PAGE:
FARGO — As schools let out for the summer, and child care costs continue to rise, many parents may be wondering if it's OK to leave their kids home alone.
Experts like Marlys Baker with North Dakota Department of Human Services Child Protection Services say there are many factors to consider.
"Every child matures at a different rate, every household in every neighborhood is different. So parents really have to take into consideration the maturity of their child, and all the arrangements in their neighborhood, the time and length of time the child is going to be alone," Baker said.
In both North Dakota and Minnesota, laws specify the age a child can stay home alone.
Baker said first, parents should figure out if their child is comfortable staying home alone. Then talk to them about home alone strategies.
"(Telling them) what the rules are, what kinds of situations can arise, you know, making sure that they know how to deal with emergencies, making sure that they have the maturity to make good judgments," Baker said.
Kids need to have access to a phone to contact emergency services. Some children might be fine watching themselves, but watching younger siblings may not work.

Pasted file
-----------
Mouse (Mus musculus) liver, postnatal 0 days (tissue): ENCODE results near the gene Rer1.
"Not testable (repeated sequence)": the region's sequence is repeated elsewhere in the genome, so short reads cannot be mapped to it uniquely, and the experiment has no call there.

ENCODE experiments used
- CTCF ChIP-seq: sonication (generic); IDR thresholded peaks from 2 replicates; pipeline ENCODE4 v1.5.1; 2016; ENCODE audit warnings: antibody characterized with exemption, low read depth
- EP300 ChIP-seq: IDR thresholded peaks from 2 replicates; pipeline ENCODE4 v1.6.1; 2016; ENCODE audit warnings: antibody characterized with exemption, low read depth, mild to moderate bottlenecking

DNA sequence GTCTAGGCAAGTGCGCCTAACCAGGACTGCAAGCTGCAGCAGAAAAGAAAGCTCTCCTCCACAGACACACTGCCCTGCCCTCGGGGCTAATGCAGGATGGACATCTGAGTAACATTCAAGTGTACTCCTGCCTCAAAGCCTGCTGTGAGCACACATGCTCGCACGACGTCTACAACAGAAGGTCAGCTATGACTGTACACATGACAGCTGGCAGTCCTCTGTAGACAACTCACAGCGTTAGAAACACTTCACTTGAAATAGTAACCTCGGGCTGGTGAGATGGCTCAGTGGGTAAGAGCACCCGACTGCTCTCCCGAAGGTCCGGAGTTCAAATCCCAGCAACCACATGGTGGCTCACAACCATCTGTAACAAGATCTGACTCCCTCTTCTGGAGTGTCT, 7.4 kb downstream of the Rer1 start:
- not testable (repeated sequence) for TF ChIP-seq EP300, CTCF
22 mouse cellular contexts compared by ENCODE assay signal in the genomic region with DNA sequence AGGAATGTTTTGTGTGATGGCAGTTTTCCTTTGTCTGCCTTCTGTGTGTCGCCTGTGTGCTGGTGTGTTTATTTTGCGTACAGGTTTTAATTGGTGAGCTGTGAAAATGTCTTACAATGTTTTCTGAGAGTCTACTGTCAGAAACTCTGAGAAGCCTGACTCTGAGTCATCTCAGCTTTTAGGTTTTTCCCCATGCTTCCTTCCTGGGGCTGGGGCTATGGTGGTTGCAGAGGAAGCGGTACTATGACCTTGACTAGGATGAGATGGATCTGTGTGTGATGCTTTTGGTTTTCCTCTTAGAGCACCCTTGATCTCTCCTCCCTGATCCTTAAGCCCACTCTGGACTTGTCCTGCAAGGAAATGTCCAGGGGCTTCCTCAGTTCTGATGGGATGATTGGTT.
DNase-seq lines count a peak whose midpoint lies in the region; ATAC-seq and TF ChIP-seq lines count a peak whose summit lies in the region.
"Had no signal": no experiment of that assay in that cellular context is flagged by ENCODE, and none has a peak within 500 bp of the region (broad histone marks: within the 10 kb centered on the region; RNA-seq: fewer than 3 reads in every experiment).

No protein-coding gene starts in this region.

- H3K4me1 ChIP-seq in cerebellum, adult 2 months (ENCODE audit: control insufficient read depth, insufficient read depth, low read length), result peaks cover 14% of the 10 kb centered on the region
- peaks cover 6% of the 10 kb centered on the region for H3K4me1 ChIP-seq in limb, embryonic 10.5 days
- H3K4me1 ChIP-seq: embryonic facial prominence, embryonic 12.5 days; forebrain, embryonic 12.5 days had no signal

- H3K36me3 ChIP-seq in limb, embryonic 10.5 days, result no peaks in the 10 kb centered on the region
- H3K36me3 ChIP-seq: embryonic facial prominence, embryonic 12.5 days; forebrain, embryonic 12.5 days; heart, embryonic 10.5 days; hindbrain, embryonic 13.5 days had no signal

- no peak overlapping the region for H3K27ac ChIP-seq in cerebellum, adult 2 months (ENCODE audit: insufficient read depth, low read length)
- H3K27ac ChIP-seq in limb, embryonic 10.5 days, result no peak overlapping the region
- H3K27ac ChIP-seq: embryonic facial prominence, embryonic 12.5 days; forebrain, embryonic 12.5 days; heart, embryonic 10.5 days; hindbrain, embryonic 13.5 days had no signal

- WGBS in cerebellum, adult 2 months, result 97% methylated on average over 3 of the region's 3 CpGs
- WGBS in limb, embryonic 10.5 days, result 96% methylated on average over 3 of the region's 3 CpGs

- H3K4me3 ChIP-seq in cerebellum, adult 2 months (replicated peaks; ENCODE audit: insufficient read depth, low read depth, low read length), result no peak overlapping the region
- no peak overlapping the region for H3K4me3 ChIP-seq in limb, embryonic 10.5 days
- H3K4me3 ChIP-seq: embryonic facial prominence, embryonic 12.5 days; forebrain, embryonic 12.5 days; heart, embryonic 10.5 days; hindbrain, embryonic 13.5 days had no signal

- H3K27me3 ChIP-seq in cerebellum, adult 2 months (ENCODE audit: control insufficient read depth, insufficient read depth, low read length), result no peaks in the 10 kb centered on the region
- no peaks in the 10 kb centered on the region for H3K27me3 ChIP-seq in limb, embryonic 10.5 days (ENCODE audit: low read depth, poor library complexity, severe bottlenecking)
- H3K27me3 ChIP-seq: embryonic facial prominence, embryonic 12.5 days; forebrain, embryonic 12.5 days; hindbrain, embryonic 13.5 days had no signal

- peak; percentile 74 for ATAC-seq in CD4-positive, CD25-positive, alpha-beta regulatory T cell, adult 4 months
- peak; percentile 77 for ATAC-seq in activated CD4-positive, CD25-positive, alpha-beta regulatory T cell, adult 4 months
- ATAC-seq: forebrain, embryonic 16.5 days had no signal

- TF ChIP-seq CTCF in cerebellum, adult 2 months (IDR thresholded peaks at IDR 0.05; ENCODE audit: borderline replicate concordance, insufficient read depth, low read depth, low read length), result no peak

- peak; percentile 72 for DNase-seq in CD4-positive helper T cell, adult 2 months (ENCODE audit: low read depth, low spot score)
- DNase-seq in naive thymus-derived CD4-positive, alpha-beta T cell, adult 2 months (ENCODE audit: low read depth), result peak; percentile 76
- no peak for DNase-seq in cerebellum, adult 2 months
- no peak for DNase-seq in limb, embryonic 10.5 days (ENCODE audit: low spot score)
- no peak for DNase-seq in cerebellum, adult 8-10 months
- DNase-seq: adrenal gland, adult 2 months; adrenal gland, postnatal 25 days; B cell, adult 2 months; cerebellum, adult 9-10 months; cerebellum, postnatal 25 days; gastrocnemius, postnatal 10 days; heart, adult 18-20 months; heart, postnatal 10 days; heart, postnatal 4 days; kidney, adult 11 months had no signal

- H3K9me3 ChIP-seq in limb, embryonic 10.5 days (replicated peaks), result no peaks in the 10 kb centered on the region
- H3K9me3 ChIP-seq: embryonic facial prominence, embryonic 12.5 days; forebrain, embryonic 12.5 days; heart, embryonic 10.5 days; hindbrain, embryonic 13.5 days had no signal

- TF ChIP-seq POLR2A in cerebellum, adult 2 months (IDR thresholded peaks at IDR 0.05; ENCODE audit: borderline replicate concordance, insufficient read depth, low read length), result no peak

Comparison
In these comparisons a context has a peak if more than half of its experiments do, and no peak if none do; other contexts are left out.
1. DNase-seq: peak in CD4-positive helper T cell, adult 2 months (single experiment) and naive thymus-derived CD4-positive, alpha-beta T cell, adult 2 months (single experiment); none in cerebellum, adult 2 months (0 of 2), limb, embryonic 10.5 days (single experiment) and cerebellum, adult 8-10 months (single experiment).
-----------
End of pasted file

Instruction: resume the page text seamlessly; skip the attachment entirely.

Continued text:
"Let's say the 13-year-old gets distracted by their video game. And the 4- and 5-year-old children are outside unattended and are running in a street that could be very dangerous," Baker said.
Brian Delaney has four kids ranging from 11 months to 16 years old. He started leaving the oldest alone around 13, but would think twice before doing the same with all of his kids.
"My 8-year-old, I wouldn't leave at home alone right away, because he gets a lot more distracted than my older two," Delaney said. "It goes very child dependent on how much they can focus and how self aware they are."
Delaney says the most important thing is just making sure kids are safe.
"Judge your kids, be honest with yourself on where your kids are at and what you've taught them. As well, as just how self aware they are," Delany said.
You can find additional guidance here.